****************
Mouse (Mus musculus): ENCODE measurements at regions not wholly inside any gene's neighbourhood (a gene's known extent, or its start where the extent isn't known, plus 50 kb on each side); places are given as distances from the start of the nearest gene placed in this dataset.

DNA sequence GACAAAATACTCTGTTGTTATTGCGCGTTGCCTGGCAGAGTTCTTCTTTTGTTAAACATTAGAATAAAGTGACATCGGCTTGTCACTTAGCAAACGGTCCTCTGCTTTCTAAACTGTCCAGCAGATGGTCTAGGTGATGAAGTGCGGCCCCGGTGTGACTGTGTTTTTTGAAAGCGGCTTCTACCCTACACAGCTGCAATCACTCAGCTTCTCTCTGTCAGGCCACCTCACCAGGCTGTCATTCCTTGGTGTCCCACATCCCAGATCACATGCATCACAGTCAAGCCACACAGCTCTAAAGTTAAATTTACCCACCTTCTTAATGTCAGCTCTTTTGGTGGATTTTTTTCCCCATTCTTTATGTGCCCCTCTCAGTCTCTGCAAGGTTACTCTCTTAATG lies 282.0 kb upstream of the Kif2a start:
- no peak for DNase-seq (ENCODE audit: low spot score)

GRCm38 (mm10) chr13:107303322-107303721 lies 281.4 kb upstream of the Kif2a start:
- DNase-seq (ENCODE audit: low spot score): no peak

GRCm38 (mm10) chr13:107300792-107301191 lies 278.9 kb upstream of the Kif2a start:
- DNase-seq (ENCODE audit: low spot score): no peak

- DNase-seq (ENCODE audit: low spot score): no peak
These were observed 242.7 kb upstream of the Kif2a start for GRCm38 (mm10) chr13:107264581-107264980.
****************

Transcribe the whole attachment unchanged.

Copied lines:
Mouse (Mus musculus): ENCODE measurements at regions not wholly inside any gene's neighbourhood (a gene's known extent, or its start where the extent isn't known, plus 50 kb on each side); places are given as distances from the start of the nearest gene placed in this dataset.

DNA sequence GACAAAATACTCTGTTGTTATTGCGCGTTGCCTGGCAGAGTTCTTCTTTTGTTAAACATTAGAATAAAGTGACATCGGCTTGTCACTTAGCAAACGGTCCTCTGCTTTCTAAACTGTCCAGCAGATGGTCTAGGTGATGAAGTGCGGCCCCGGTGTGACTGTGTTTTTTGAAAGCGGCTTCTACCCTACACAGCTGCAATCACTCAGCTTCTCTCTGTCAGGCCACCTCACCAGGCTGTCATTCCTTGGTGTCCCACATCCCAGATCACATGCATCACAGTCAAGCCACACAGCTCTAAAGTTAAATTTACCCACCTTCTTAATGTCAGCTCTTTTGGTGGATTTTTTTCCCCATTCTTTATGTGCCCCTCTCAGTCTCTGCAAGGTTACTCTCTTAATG lies 282.0 kb upstream of the Kif2a start:
- no peak for DNase-seq (ENCODE audit: low spot score)

GRCm38 (mm10) chr13:107303322-107303721 lies 281.4 kb upstream of the Kif2a start:
- DNase-seq (ENCODE audit: low spot score): no peak

GRCm38 (mm10) chr13:107300792-107301191 lies 278.9 kb upstream of the Kif2a start:
- DNase-seq (ENCODE audit: low spot score): no peak

- DNase-seq (ENCODE audit: low spot score): no peak
These were observed 242.7 kb upstream of the Kif2a start for GRCm38 (mm10) chr13:107264581-107264980.